Another ill-advised rule that Capulet institutes is that Juliet can only leave the Capulet house without her parents to visit Friar Lawrence. This does two detrimental things, it leaves Juliet as a young girl who has no real understanding of how to act around a boy, and it means that Juliet’s only solution to a problem is one provided by Friar Lawrence. Because Juliet has only talked to men under careful supervision she has no idea what to expect when Romeo approaches her. She is immediately enchanted by his charms and falls in love with him. The other ramification of Juliet’s captivity is her reliance on Friar Lawrence. Because she has no contact with the outside world her plan must originate and be completed by Friar Lawrence. The problem with this is that while his plan is certainly creative it lacks insurance and leaves many areas to fail.
The next shortsighted decision that Capulet makes is forcing Juliet to marry Paris, “To go with Paris to Saint Peter’s Church, Or I will drag thee on a hurdle thither. Out, you green-sickness carrion! Out, you baggage! You tallow face!” (Shakespeare, ___). By threatening Juliet so harshly he makes her feel hopeless and desperate. These two emotions are not a good combination especially for Juliet and her situation. The only way at this point of the story to have a happy conclusion would be to have a carefully thought out plan by a level headed person but this is the opposite of what happens. When Juliet seeks advice from Friar Lawrence she tells him the terrible news and then immediately threatens to kill herself. This gives Friar Lawrence mere seconds to come up with a plan daring enough to assuage Juliet’s grief. As a result the plan that arises is patchy at best.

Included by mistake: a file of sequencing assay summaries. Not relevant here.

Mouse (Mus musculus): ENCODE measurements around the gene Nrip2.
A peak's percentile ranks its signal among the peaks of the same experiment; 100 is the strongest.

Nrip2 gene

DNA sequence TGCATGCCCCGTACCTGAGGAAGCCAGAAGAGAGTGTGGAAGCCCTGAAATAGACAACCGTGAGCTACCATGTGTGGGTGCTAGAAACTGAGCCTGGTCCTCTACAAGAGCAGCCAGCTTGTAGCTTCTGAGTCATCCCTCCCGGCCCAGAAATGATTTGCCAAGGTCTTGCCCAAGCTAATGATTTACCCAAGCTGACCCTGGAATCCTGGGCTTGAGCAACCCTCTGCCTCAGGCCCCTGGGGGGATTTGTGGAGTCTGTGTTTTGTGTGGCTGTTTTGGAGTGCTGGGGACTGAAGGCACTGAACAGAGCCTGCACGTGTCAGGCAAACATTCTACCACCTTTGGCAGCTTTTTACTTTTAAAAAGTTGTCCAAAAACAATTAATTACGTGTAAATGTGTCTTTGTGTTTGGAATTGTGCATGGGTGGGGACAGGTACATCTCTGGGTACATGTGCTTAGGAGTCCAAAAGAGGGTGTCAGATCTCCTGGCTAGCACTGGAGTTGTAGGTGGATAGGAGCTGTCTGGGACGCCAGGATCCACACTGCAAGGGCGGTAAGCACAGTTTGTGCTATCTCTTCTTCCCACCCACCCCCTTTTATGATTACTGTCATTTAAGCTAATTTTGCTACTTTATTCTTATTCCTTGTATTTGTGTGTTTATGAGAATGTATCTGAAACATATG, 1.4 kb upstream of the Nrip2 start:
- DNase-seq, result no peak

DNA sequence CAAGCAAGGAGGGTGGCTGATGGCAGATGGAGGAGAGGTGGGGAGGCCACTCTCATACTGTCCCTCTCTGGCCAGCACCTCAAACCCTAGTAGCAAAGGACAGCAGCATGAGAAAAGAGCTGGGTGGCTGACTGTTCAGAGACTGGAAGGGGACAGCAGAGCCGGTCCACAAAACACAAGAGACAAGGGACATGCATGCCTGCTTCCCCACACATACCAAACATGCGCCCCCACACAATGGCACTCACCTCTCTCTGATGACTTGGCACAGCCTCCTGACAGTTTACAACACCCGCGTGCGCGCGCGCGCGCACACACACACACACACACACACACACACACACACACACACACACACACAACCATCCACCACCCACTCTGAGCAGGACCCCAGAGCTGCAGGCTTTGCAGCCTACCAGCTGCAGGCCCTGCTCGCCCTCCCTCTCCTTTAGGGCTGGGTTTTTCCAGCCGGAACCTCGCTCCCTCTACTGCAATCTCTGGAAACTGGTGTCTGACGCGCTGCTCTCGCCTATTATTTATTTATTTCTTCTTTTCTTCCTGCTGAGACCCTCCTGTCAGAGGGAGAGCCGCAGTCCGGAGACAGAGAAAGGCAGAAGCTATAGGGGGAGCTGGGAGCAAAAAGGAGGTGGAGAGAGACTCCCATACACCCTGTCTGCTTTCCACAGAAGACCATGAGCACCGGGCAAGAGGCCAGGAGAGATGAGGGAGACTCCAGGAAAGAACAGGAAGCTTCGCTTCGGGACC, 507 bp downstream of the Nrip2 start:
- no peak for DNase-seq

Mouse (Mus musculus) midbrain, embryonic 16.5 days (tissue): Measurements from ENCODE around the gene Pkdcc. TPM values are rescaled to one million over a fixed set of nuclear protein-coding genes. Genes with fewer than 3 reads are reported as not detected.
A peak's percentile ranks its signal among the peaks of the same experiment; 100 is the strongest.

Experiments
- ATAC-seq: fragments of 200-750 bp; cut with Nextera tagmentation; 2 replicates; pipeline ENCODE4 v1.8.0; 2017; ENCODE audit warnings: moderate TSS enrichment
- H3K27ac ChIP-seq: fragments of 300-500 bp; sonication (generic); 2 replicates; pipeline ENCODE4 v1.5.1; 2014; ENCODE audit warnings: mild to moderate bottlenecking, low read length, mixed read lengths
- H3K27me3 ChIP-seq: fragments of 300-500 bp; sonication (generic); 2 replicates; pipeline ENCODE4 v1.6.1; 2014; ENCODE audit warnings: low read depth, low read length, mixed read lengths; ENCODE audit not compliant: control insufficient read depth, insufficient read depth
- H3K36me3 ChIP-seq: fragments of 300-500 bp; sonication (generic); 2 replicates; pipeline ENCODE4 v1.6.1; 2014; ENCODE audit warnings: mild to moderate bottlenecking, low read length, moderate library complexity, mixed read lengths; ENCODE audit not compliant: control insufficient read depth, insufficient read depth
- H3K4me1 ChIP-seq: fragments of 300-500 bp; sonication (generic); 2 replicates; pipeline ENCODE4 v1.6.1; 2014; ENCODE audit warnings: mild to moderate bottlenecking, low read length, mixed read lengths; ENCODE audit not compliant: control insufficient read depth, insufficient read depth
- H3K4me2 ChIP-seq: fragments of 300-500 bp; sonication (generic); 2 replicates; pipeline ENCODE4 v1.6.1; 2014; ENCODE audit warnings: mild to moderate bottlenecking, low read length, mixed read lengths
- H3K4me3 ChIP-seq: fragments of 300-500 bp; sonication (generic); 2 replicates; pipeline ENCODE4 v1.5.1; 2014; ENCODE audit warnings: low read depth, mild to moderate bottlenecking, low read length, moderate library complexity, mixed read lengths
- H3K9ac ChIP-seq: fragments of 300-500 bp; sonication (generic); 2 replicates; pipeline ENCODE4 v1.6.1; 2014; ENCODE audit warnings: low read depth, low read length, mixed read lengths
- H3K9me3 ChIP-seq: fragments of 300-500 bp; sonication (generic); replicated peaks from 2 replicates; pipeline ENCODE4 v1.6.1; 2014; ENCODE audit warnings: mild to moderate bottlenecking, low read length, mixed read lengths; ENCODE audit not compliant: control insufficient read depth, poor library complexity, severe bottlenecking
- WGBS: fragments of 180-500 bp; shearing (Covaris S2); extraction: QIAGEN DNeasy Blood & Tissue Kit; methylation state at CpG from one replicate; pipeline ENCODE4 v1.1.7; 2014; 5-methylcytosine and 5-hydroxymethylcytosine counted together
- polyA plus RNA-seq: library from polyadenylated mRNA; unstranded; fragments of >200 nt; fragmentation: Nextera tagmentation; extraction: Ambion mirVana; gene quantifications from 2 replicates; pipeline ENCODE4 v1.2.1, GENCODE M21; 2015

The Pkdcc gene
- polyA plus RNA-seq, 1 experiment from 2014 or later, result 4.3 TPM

Lord Capulet’s final naive choice is to move the wedding date from Thursday to Wednesday. This rushes Friar Lawrences’s plan and causes it to fail. Because the wedding is moved and Juliet takes the potion earlier the Friars have a very short time to deliver Romeo the news about Juliet. If they had been granted the original time frame Friar John’s delay in the quarantine house, while stressful, would not have been detrimental to the plan. I think that this is the most tragic failure in this play because Juliet is just steps away from achieving her dream but her excellent performance and commitment to the plan is what ends up being the major reason for this tragedy, “Send for the County. Go tell him of this. I’ll have this knot knit up tomorrow morning.”
In conclusion Lord Capulet is the clear person of guilt in this story because he single-handedly sets countless plots in motion with his rash and foolish behavior that lead to the death of Romeo and Juliet. His five grave mistakes are: being locked in a fued with the Montegues: letting Romeo stay at the ball; only allowing Juliet to leave the Capulet house to visit Friar Lawrence; threatening to disown Juliet if she doesn’t marry Paris; and finally moving the date of the wedding to Wednesday. All of these decisions snowball to create this completely avoidable tragedy. Unfortunately despite his best efforts to be an exemplary father for Juliet he manages to make every wrong decision.